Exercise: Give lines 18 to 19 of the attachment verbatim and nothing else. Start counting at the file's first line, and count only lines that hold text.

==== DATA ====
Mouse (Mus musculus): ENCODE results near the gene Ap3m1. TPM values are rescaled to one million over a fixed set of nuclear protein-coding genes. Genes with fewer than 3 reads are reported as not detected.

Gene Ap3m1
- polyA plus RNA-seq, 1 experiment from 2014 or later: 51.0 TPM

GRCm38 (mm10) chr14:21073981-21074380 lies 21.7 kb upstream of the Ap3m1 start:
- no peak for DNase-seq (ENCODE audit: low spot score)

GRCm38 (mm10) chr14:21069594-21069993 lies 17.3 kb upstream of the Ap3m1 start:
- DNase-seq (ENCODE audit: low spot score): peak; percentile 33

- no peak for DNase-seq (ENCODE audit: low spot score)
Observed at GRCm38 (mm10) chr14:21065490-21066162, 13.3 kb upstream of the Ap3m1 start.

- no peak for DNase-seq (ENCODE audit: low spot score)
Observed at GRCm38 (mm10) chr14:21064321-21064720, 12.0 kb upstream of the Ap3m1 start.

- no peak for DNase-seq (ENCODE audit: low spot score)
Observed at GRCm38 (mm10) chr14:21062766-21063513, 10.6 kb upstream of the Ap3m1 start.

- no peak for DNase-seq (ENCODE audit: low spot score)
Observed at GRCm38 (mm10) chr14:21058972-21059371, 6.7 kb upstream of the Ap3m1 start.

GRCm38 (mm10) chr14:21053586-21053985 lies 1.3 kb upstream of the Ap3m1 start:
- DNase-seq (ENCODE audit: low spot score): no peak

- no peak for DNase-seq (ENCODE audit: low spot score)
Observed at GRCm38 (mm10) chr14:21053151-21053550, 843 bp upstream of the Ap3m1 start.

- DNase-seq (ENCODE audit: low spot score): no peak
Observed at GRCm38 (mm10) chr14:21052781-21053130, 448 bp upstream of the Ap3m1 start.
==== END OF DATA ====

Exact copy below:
- no peak for DNase-seq (ENCODE audit: low spot score)
Observed at GRCm38 (mm10) chr14:21053151-21053550, 843 bp upstream of the Ap3m1 start.